Monologues of Dissent

http://monologuesofdissent.blogspot.com

Open letters, unsolicited commentary, scathing criticism, invaluable advice and so much more. A blog at the intersection of politics and parenting for lovers of justice, hyperbole and complaint. Oh, and leftist. Very, very leftist.

Heather is a winner of Top 25 Political Moms - 2012

What political issue are you most passionate about?

Justice, education, the return to truly participatory representative democracy, and recalling Scott Walker.

Always, in the front of my mind are these two quotes, which define my political philosophy:

"Injustice anywhere is a threat to justice everywhere" - Rev. Dr. Martin Luther King, Jr.

"If you are neutral in situations of injustice, you have chosen the side of the oppressor" - Archbishop Desmond Tutu

How do you to teach your children the importance of civic duty?

There's only one way to teach this: by example.

My children come with me. We march together, we vote together, we talk together, we listen together. They see me paying attention and working it out, and they do the same. I encourage them to ask questions, talk to people and keep their minds open. I don't want my kids to grow up as political robots who just automatically hate or distrust anyone whose ideas aren't aligned with their own - I want them to be able to negotiate all the shades of grey that make real progress possible. I want them to be confident enough to question and challenge what they hear, and humble enough to know that there's always more to the story than what they know now. Keep an open mind, but never stop fighting for what you know is right.

What's a political issue you've changed your views on?

I change my views all the time: that's what being informed is all about. Many issues are very complex and aren't just a question of party politics. One example is the increased funding and attention on charter schools in recent years. I used to be pretty enthusiastic about this, as I've seen some great charter schools in action. But charter schools and voucher programs are a good example of programs that seem very attractive to both parties when presented in a certain way, but actually drain massive amounts of public funds away from public education and into private ventures and special interests - I think if people really saw what went on behind the scenes in these deals (and the shockingly low performance of many of the schools), they would have much less public support.

What is your best tip for not losing your temper with children?

Heather DuBois Bourenane

I think it's healthy for kids to know that parents have a range of emotions, just like they do, so you can talk about that together. But when I feel like I'm *really* about to lose it when my 5 and 7-year-olds act up, I tell them I need a "Mommy Time Out" because I can't think of anything to do but shout. I make a little show of stepping back (or out of the room but within sight), closing my eyes, taking a deep breath, standing up straight and calming down to center my thoughts. Then I say, " Ok, let's talk" or "Ok, let's solve this problem." I try to model what I'd like them to do when they get mad at each other - namely remove themselves to cool down instead of bark or bite.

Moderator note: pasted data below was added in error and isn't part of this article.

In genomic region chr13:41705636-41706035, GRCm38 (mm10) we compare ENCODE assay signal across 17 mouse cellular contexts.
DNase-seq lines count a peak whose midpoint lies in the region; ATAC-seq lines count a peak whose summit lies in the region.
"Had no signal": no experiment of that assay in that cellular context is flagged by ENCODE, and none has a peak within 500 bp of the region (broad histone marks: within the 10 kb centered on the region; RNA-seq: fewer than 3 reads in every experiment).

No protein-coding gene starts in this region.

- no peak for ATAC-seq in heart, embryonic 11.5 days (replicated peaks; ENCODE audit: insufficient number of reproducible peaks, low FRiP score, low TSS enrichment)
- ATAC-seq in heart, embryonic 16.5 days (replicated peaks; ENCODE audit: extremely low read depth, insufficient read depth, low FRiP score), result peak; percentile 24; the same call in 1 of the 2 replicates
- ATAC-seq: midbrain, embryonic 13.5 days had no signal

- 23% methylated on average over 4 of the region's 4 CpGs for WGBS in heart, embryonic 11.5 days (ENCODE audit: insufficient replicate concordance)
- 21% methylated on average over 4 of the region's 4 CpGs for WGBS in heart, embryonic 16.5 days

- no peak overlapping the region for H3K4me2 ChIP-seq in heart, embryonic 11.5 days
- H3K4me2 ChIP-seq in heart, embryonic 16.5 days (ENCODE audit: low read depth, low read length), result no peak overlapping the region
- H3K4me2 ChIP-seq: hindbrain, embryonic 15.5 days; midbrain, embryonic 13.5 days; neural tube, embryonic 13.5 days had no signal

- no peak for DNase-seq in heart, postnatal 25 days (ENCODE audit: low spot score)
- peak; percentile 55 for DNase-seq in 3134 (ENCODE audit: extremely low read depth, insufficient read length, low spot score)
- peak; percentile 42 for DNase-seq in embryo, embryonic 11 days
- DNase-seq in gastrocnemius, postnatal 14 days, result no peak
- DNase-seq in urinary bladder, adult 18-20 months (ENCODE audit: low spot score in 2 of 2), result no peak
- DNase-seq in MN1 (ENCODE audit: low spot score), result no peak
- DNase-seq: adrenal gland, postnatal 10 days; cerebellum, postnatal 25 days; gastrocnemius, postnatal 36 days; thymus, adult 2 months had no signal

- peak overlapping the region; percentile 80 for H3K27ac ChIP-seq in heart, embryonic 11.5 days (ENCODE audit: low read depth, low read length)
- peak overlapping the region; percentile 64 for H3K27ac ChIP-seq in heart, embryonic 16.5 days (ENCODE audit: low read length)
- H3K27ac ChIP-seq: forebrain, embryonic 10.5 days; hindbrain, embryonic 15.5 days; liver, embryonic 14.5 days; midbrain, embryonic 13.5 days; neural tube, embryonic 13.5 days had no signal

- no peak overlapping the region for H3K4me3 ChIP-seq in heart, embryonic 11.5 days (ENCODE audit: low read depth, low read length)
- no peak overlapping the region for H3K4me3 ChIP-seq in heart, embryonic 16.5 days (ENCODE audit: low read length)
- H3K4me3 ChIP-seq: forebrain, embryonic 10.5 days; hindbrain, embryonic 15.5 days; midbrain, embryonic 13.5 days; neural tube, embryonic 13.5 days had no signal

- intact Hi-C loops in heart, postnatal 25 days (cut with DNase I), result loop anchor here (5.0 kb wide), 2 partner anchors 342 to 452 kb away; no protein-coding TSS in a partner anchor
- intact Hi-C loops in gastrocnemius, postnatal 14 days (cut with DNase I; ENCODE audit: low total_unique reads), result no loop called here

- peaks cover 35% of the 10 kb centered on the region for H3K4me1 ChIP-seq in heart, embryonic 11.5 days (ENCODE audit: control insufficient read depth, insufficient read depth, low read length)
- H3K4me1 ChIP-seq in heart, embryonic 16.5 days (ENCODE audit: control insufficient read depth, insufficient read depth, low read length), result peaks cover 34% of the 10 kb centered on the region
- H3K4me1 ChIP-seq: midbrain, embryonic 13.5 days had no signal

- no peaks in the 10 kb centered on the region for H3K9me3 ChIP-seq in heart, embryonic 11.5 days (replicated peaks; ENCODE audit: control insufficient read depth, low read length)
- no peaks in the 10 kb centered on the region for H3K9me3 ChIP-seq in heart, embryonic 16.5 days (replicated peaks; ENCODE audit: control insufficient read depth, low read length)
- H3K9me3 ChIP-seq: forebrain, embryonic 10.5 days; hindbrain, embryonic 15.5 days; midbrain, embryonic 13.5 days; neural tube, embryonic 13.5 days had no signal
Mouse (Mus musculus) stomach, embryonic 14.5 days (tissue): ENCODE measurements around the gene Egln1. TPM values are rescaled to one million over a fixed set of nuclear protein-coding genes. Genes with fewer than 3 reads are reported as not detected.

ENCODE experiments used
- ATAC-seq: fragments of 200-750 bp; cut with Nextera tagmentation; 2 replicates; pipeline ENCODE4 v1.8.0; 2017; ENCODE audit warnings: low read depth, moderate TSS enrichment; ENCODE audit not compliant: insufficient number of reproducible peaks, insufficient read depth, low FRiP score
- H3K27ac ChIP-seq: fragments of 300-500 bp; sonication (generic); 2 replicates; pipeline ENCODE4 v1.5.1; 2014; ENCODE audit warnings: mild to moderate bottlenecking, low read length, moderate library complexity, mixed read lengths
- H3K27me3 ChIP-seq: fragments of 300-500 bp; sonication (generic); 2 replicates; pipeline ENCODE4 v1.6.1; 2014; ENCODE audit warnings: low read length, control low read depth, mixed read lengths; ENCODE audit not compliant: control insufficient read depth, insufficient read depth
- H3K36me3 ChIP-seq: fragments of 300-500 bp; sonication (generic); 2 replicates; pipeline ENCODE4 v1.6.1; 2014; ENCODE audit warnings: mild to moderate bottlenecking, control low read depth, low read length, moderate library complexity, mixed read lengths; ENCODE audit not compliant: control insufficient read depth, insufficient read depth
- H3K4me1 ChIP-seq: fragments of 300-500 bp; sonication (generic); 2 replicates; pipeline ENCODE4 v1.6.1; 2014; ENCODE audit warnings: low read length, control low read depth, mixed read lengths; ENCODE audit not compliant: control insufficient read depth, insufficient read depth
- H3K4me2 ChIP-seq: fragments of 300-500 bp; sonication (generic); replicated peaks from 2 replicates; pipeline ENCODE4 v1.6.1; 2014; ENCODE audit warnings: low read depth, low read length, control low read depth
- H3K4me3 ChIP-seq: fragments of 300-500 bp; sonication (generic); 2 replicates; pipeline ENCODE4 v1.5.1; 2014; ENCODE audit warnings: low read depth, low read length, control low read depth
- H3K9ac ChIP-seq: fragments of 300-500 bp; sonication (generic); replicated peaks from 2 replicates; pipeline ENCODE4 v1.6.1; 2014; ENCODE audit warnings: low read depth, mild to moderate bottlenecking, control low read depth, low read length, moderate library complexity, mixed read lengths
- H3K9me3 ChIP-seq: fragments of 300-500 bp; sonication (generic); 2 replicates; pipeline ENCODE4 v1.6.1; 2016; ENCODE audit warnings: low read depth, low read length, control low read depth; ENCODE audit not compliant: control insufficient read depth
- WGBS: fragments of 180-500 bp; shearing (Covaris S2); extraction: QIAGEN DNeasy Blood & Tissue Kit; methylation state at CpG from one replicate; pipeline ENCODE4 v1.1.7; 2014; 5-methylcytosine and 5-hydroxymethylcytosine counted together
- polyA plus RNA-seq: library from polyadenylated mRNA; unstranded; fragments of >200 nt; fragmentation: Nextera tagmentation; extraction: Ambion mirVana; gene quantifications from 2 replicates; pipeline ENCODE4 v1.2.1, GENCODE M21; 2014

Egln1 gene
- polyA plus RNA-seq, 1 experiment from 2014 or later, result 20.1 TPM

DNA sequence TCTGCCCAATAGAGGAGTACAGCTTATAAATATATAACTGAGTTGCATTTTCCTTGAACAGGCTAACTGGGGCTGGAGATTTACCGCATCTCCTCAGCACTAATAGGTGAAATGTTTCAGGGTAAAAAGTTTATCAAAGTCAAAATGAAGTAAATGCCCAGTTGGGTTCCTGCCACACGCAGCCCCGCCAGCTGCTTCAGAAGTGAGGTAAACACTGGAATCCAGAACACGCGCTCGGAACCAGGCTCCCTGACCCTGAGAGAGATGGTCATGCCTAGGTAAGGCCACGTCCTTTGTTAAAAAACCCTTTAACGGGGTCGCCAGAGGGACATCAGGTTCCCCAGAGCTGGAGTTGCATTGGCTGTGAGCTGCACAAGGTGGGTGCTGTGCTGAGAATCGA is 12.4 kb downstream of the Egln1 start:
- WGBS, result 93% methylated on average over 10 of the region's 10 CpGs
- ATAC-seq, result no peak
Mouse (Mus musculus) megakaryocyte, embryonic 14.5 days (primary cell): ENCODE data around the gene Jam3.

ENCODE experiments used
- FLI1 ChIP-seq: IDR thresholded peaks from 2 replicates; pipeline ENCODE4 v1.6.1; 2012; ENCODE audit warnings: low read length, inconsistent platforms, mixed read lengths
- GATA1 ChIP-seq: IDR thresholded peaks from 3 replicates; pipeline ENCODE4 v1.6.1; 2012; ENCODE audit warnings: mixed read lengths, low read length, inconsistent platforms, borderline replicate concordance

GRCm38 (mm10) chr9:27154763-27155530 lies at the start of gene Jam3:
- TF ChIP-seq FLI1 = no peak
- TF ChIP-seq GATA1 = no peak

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How much help should parents give their kids with homework?

Heather DuBois Bourenane

I'm surprised at how many parents on this thread don't think parents should get involved with their children's homework. Studies show that parental involvement is the number one indicator of academic success, and beyond volunteering in the classroom, there's no better way to get involved than to be an active part of your child's take-home work. Helping with homework does not mean doing the work for them, or trying to reteach what the child should have already learned in school. Homework should be review, not material that is new to the student. Parents can help by staying informed, supervising in an interactive way ("What led you to that answer?" "How else could someone answer this question?"), and discussing the work after the child completes it independently. This is an excellent way to demonstrate how schoolwork matters, to share what you know (and what you don't know) about what your child is learning, and to help your child think of new directions and new perspectives on the work. Simply sequestering your child to do the work and playing the role of kindly warden only makes the work seem like a continuation of the school day. Parents should never, ever do the work FOR their children, but they should always know what that work is, and use it as a foundation for exploring new things. In our house, conversations about homework often lead to googling something we want to learn more about, or brainstorming more ways to solve problems. Just yesterday my 2nd grader brought home a worksheet on homophones. It was far too easy for him and he finished in under a minute. So we spent 15 minutes making a list of all the other homophones we could think of - we stopped when he got to "butt" and "but." It was fun, and it gives me a chance to appreciate what he knows and encourage his love of language and learning.
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What's your family's favorite recipe for chicken or tofu?

Heather DuBois Bourenane

My kids love tofu and will eat it almost any way - even plain, extra firm tofu cut into cubes. But they like it best marinated in a homemade dressing of soy sauce, orange juice, ginger and garlic, then baked and added to stir-fry with whole wheat udon noodles, lots of veggies, and peanut sauce. I often throw it into fruit and yogurt smoothies for an added protein boost, too.
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